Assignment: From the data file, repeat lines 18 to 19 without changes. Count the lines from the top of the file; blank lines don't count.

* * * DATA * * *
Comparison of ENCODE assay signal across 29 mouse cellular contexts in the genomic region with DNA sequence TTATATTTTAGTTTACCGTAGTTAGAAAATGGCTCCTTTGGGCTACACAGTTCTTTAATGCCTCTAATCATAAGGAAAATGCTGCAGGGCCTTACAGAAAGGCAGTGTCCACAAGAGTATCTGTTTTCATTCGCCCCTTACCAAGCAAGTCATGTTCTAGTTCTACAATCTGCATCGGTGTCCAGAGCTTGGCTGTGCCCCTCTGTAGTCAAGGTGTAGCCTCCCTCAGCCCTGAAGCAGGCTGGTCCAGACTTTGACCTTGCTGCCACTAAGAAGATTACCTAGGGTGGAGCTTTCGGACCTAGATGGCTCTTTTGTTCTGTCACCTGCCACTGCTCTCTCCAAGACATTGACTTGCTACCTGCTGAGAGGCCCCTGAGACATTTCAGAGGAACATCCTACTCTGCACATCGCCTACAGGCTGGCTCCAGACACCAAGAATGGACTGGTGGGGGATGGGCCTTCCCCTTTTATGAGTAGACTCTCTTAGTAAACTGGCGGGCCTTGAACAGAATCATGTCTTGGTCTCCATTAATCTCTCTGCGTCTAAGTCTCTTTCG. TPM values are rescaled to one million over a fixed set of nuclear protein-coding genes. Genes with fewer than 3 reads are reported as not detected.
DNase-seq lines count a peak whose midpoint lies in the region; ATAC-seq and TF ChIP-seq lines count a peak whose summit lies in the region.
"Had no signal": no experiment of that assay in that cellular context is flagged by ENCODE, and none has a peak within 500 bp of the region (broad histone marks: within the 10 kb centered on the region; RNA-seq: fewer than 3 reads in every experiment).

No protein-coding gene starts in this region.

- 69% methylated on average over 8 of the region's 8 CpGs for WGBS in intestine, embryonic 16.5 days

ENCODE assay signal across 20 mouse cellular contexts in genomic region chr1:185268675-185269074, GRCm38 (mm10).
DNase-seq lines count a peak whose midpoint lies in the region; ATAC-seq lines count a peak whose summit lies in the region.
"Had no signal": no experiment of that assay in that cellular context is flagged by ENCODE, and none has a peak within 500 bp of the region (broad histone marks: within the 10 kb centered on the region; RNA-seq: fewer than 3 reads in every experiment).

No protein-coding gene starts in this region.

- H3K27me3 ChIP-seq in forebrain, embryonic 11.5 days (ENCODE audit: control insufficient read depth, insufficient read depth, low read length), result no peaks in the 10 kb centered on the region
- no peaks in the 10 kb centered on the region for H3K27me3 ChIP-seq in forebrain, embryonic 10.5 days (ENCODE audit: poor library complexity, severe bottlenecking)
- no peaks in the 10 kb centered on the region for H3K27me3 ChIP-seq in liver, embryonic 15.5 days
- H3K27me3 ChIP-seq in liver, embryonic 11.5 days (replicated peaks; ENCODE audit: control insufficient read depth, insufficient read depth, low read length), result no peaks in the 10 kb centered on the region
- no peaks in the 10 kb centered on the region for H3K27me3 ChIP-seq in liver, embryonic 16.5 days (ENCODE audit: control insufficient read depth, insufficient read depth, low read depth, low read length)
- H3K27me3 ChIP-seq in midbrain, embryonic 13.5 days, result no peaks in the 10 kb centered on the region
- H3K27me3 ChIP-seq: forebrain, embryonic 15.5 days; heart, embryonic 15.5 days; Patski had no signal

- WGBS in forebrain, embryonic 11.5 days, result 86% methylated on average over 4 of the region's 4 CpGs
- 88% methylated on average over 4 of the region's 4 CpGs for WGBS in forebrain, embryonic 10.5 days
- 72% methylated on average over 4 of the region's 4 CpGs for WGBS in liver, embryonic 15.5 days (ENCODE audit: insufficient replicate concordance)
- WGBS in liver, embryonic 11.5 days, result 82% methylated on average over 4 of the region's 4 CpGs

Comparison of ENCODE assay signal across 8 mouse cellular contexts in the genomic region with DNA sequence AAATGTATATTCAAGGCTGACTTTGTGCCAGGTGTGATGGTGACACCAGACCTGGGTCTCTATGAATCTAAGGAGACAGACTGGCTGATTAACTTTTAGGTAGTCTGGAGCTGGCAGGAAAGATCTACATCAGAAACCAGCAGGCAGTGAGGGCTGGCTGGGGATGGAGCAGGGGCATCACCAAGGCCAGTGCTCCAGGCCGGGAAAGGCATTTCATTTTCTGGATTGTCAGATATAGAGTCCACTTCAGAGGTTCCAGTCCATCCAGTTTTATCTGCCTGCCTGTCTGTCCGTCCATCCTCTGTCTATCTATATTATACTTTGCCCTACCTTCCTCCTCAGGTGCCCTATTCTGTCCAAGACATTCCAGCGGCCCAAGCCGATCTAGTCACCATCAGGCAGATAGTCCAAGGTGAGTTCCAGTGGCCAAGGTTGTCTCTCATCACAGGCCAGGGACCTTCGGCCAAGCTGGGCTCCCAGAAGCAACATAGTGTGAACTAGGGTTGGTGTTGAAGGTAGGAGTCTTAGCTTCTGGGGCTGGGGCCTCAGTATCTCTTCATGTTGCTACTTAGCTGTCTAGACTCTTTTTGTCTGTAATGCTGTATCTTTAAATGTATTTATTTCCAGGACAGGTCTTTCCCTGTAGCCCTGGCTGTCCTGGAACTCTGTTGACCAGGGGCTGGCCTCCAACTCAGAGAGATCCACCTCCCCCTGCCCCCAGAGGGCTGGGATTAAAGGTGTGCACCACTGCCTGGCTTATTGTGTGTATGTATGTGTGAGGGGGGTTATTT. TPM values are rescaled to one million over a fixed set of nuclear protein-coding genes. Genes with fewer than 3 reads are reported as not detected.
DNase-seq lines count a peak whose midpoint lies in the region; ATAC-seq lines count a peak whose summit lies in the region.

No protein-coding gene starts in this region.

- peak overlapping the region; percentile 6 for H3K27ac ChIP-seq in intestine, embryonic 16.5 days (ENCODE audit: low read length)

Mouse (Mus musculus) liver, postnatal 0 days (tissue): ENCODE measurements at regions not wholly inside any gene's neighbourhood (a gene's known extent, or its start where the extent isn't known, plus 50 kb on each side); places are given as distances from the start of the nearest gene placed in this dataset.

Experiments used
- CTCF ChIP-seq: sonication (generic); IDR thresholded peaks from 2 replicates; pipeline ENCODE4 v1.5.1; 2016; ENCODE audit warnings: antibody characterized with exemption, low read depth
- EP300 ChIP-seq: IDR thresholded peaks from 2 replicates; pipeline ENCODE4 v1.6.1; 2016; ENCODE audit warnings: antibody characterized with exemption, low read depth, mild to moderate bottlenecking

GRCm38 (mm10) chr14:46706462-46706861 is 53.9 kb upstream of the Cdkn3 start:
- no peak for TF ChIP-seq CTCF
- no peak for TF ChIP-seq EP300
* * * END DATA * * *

- 88% methylated on average over 4 of the region's 4 CpGs for WGBS in forebrain, embryonic 10.5 days
- 72% methylated on average over 4 of the region's 4 CpGs for WGBS in liver, embryonic 15.5 days (ENCODE audit: insufficient replicate concordance)